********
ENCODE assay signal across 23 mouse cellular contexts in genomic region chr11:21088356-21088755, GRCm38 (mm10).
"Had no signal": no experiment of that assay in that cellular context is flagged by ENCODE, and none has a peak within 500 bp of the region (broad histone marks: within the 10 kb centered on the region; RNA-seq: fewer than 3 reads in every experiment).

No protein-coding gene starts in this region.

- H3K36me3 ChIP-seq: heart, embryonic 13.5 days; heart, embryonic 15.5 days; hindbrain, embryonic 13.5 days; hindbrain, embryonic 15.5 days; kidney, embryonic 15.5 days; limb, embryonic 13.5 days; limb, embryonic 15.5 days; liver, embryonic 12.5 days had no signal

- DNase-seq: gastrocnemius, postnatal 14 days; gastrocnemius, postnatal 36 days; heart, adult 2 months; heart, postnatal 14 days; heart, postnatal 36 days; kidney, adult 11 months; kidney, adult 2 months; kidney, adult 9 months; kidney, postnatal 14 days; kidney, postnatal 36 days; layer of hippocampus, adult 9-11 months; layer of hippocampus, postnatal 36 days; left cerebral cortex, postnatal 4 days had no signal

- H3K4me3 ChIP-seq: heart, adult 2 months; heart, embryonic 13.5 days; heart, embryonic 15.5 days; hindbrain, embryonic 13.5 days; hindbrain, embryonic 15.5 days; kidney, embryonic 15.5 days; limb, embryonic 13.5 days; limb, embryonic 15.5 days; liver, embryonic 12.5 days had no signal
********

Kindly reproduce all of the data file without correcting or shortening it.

ENCODE assay signal across 23 mouse cellular contexts in genomic region chr11:21088356-21088755, GRCm38 (mm10).
"Had no signal": no experiment of that assay in that cellular context is flagged by ENCODE, and none has a peak within 500 bp of the region (broad histone marks: within the 10 kb centered on the region; RNA-seq: fewer than 3 reads in every experiment).

No protein-coding gene starts in this region.

- H3K36me3 ChIP-seq: heart, embryonic 13.5 days; heart, embryonic 15.5 days; hindbrain, embryonic 13.5 days; hindbrain, embryonic 15.5 days; kidney, embryonic 15.5 days; limb, embryonic 13.5 days; limb, embryonic 15.5 days; liver, embryonic 12.5 days had no signal

- DNase-seq: gastrocnemius, postnatal 14 days; gastrocnemius, postnatal 36 days; heart, adult 2 months; heart, postnatal 14 days; heart, postnatal 36 days; kidney, adult 11 months; kidney, adult 2 months; kidney, adult 9 months; kidney, postnatal 14 days; kidney, postnatal 36 days; layer of hippocampus, adult 9-11 months; layer of hippocampus, postnatal 36 days; left cerebral cortex, postnatal 4 days had no signal

- H3K4me3 ChIP-seq: heart, adult 2 months; heart, embryonic 13.5 days; heart, embryonic 15.5 days; hindbrain, embryonic 13.5 days; hindbrain, embryonic 15.5 days; kidney, embryonic 15.5 days; limb, embryonic 13.5 days; limb, embryonic 15.5 days; liver, embryonic 12.5 days had no signal